Postscript:  The last of the Deutsche Bank tower criminal trials were completed in July, 2011. More information can be found at http://www.nytimes.com/2011/07/07/nyregion/final-defendant-is-acquitted-in-deutsche-bank-fire-trial.html.
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Topics: indoor air quality, health and safety, Construction H&S, EPA, Emergency Response, Homeland Security, H&S Training, worker safety, regulation, construction, emergency response training, demolition, 9/11, Work Place Safety Plan, asbestos, September 11, Deutsche Bank NYC, A-TRU, 9-11, Fire Safety

For Schools, Summer Time is Asbestos Time!

Posted by Shivi Kakar

Jun 26, 2011 11:33:00 PM

Dale Wilson, CIH, LEED AP, Sr. Project Manager

Summer vacation is what every student dreams of...no school!  While this may be true for the educational calendar, summer is the time of year when schools generally address their big asbestos issues.  So instead of students and teachers filling the classrooms, they are replaced by a range of very specific professionals that are required to get the job done:  the Local Education Agency (LEA), Designated Person, Inspectors, Management Planners, Remediation Contractors, and Asbestos Safety Technicians/Project Monitors.

Regulations for Asbestos in Schools


Asbestos in schools is regulated by the Asbestos Hazard Emergency Response Act (AHERA), promulgated by the US Environmental Protection Agency (EPA) in 1986. AHERA applies to all public and private elementary and secondary schools in the United States and requires LEA’s to identify, evaluate and control Asbestos Containing Building Materials (ACBM).  At each school a “Designated Person” is given the responsibility to be in charge of the school's asbestos control program.  The regulation is meant to protect children, as health issues from asbestos are not immediate, but can take decades to appear. The EPA explains on their website:
Although asbestos is hazardous when inhaled, the risk of exposure to airborne fibers is very low. Therefore, removal of asbestos from schools is often not the best course of action. It may even create a dangerous situation when none previously existed. The Environmental Protection Agency (EPA) only requires removal of asbestos to prevent significant public exposure during demolition or renovation. EPA does, however, require an in-place, pro-active asbestos management program for all LEAs in order to ensure ACBM remains in good condition and is undisturbed by students, faculty, and staff.”

Identifying the Problem


The first task of managing asbestos correctly is identifying the location, quantity, and condition of ACBM.  This responsibility is assigned to an AHERA-accredited Building Inspector.  In addition to conducting the initial inspection, Building Inspectors must also re-inspect ACBM every three years. Six- month periodic surveillances are also conducted by a Building Inspector or other individual familiar with the inspection results, such as a member of the custodial staff.  Collectively, the inspections and surveillances help maintain the accuracy of the inventory and identify any damage that requires a response action.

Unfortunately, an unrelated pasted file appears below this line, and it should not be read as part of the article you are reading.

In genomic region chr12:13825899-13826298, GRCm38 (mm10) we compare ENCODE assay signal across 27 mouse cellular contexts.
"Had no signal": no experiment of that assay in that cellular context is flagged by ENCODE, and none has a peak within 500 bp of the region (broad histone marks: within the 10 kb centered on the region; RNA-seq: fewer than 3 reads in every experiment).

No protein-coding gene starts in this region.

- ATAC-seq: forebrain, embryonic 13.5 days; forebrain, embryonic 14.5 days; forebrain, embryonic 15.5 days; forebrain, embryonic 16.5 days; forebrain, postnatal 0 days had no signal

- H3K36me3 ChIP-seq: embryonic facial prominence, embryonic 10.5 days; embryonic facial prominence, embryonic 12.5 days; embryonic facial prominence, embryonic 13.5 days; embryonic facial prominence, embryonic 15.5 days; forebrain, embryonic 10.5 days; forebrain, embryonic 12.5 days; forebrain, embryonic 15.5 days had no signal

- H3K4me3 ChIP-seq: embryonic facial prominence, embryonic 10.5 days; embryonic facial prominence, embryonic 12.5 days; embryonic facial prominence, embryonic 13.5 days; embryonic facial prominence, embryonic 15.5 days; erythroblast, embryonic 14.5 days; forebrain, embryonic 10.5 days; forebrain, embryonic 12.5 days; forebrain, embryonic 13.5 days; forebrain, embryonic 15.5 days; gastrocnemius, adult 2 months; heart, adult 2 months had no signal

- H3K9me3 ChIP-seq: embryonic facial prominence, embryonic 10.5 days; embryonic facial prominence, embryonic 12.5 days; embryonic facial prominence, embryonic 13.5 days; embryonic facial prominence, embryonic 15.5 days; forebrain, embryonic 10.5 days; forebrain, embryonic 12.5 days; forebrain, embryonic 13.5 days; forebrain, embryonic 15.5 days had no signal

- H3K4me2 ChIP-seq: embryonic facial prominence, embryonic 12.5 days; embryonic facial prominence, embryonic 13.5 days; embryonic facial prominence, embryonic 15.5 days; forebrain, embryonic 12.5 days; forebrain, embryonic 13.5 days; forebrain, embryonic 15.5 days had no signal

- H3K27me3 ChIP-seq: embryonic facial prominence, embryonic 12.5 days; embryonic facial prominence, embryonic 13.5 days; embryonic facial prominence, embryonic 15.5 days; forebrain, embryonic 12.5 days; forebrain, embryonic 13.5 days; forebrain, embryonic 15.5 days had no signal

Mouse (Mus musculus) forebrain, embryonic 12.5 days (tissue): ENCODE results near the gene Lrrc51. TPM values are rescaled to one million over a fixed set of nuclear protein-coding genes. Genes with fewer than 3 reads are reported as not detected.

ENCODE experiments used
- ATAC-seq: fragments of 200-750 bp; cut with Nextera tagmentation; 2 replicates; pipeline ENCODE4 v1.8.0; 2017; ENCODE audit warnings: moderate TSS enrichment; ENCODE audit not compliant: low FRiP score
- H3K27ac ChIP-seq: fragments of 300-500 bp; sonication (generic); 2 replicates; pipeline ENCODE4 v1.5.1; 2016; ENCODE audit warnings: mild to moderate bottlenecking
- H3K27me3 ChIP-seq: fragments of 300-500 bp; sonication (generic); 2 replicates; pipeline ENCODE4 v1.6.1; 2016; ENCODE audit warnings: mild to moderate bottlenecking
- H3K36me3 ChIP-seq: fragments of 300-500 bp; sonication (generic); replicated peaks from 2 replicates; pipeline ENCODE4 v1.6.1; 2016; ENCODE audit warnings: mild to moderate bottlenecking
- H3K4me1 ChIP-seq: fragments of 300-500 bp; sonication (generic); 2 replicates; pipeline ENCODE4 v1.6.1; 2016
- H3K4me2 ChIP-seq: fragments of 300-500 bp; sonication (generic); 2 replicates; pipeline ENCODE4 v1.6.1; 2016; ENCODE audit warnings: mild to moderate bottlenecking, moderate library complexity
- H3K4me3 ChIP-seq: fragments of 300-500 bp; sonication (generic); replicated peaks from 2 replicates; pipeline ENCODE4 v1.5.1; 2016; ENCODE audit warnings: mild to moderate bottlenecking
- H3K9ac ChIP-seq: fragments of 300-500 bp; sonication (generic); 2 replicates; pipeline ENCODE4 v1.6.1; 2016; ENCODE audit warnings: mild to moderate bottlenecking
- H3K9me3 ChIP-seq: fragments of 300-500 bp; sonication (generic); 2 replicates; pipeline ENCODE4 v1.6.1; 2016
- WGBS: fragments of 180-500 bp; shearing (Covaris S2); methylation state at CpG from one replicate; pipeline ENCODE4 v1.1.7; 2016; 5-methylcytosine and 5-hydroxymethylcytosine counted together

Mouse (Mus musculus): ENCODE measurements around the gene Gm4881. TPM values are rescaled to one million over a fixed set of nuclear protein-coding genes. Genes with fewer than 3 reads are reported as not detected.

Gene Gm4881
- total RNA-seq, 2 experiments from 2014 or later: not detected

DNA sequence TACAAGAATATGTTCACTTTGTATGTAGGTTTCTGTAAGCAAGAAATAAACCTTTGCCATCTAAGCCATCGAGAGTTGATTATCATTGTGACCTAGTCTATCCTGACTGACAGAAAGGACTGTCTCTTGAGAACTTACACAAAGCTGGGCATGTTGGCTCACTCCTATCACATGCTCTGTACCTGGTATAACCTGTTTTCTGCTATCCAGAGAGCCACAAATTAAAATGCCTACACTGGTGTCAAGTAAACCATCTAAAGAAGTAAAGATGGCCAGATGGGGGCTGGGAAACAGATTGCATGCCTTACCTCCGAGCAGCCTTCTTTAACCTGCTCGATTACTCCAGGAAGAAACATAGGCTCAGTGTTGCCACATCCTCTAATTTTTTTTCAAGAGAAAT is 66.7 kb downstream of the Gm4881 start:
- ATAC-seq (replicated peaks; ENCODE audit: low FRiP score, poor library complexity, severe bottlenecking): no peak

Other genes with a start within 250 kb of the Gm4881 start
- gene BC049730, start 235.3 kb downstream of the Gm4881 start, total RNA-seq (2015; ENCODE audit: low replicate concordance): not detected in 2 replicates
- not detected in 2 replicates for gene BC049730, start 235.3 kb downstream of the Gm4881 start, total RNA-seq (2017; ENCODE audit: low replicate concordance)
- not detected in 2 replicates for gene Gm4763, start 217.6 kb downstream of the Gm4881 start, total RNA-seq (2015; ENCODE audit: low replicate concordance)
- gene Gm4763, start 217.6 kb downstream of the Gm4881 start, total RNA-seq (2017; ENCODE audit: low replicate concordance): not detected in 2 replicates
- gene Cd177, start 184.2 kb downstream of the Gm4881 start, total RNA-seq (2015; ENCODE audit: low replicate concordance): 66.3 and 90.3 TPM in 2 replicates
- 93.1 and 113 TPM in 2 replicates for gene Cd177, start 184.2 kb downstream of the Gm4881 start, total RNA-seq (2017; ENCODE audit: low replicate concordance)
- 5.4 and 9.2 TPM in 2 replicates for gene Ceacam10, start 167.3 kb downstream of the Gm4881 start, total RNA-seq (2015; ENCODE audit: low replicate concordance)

Developing a Plan


The inspection and surveillance results are used by AHERA-accredited Management Planners to develop an Asbestos Management Plan specific to each school.  The Asbestos Management Plan uses the inventory to assess the likelihood of disturbance and recommend appropriate response actions. 

Plan Implementation


Because children are not occupying the school in summer, it is the perfect time to implement response actions that would otherwise disrupt the educational process and present risk. Response Actions include the following activities:

    • Removal

    • Repair

    • Encapsulation

    • Enclosure

    • Operations & Maintenance (O&M)


Response actions are undertaken by licensed firms who employ AHERA-accredited supervisors and abatement workers.  Many states also require the companies to have a state-issued license for asbestos abatement work and supervisors and workers must carry performance identification permits. In many states, oversight of the work is done by a trained professional such as NJ’s Asbestos Safety Technician (AST)/Project Monitor who works for an independent firm (not the abatement company) to ensure that proper procedures are followed, and performs on-going air sampling and final clearance sampling to document that the response action does not release asbestos particles into the school.  After all, the goal of the response action is to make conditions inside of the school safe!

The AHERA Regulations turned 25 this year. I f you want to find out more about asbestos and the regulations that control its presence in your local schools, visit the EPA website or review this list of FAQ.  Asbestos Management Plans are required to be available to the public, and you can receive a copy from your school district just by asking.

Parents, have you heard about an asbestos removal or management plan in your school district?  To learn more about Asbestos management in schools, the EPA publishes an informative “The ABCs about Asbestos in Schools” If you are part of an asbestos management team, do you have some reassuring information to share with concerned parents?